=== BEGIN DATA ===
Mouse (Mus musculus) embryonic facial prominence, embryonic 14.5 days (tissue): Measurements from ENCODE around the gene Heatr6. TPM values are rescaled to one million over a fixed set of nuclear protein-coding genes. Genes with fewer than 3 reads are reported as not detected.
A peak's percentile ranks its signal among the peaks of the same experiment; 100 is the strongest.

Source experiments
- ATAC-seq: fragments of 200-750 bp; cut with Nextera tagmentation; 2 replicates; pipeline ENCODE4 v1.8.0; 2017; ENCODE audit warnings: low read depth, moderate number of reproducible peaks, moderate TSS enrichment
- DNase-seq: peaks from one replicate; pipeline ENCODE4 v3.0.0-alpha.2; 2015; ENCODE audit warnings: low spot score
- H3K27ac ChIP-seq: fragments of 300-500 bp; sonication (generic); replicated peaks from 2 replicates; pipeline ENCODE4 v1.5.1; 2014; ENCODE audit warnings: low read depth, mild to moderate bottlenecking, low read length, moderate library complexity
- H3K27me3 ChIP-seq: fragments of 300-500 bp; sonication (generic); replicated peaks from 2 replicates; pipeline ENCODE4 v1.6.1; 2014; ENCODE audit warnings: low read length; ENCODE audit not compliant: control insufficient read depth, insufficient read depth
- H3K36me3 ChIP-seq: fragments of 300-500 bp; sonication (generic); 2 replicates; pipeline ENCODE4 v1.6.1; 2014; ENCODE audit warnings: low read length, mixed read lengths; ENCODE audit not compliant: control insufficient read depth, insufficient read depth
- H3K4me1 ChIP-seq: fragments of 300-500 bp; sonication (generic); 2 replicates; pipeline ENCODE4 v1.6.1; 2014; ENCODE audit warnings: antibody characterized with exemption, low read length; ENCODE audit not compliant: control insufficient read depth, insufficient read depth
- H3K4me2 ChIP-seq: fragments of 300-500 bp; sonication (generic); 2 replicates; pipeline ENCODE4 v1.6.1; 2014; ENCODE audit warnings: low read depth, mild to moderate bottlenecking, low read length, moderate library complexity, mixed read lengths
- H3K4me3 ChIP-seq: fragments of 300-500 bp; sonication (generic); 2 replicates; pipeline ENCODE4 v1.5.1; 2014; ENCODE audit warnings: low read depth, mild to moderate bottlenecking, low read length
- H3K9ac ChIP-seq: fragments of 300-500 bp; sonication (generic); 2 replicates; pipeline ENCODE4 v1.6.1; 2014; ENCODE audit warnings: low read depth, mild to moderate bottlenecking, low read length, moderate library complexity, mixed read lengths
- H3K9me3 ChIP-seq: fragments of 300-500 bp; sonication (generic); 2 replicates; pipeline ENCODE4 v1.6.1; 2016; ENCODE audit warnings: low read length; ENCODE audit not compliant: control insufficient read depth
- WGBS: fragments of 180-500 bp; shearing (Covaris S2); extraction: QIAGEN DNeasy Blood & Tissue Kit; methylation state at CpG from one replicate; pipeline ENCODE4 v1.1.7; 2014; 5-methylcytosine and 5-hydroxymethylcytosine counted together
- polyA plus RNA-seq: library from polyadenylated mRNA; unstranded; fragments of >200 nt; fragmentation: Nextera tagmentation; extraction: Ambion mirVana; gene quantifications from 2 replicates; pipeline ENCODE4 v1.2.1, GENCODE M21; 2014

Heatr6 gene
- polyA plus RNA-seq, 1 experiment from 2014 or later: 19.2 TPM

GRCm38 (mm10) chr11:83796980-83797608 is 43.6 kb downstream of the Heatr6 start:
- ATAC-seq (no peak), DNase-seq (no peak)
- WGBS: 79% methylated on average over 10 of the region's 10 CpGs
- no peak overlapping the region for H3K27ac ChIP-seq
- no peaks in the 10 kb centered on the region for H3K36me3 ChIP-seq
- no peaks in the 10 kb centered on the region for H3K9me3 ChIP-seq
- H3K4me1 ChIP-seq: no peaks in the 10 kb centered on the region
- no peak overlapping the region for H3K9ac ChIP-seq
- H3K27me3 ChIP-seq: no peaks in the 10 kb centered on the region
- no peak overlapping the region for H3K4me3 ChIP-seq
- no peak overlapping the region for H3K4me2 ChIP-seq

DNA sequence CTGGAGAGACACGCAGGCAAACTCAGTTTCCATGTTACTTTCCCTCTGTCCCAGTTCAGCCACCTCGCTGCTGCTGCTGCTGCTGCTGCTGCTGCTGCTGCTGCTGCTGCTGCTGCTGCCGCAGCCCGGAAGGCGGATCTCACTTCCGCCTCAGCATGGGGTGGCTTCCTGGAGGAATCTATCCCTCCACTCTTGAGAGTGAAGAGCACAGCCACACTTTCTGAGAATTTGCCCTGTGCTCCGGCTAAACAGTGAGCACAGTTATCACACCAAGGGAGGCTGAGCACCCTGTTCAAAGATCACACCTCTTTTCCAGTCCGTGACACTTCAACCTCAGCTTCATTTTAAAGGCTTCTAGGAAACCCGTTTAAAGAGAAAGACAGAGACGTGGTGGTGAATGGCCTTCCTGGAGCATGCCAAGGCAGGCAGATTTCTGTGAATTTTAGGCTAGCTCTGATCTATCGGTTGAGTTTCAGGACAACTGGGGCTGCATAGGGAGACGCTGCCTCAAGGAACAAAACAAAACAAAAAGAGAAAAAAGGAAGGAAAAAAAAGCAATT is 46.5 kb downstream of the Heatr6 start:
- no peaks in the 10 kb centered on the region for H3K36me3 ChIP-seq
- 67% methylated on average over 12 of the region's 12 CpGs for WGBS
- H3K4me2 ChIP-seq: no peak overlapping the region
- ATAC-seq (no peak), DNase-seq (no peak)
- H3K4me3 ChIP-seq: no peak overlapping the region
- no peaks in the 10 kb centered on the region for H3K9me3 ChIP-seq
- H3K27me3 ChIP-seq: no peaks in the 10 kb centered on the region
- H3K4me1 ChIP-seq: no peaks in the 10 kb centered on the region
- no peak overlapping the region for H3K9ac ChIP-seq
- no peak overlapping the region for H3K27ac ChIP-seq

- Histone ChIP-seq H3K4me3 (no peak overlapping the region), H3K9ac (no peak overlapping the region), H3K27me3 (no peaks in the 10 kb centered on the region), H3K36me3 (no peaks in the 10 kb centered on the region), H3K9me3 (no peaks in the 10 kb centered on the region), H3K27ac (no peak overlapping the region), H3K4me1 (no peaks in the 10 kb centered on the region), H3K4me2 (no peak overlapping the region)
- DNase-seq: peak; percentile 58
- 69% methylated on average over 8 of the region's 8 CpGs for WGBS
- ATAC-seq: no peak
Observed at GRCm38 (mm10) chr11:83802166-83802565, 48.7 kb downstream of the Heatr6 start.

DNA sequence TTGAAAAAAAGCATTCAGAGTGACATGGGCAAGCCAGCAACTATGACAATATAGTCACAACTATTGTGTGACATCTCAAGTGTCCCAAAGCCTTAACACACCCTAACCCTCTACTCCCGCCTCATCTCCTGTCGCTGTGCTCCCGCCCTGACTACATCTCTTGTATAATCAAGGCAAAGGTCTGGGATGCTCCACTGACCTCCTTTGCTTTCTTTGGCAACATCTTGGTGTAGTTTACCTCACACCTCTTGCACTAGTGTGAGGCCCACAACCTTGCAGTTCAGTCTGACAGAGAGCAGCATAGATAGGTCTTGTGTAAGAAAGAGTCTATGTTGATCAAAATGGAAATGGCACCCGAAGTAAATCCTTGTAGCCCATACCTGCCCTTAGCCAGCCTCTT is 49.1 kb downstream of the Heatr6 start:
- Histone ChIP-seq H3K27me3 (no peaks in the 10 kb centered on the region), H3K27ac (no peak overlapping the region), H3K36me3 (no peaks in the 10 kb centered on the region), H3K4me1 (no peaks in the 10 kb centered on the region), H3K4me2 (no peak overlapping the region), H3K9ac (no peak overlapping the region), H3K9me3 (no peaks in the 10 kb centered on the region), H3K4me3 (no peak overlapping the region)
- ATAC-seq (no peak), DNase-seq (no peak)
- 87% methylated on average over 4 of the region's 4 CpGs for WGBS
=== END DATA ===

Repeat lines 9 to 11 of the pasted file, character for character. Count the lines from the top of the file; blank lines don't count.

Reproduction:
- H3K4me1 ChIP-seq: fragments of 300-500 bp; sonication (generic); 2 replicates; pipeline ENCODE4 v1.6.1; 2014; ENCODE audit warnings: antibody characterized with exemption, low read length; ENCODE audit not compliant: control insufficient read depth, insufficient read depth
- H3K4me2 ChIP-seq: fragments of 300-500 bp; sonication (generic); 2 replicates; pipeline ENCODE4 v1.6.1; 2014; ENCODE audit warnings: low read depth, mild to moderate bottlenecking, low read length, moderate library complexity, mixed read lengths
- H3K4me3 ChIP-seq: fragments of 300-500 bp; sonication (generic); 2 replicates; pipeline ENCODE4 v1.5.1; 2014; ENCODE audit warnings: low read depth, mild to moderate bottlenecking, low read length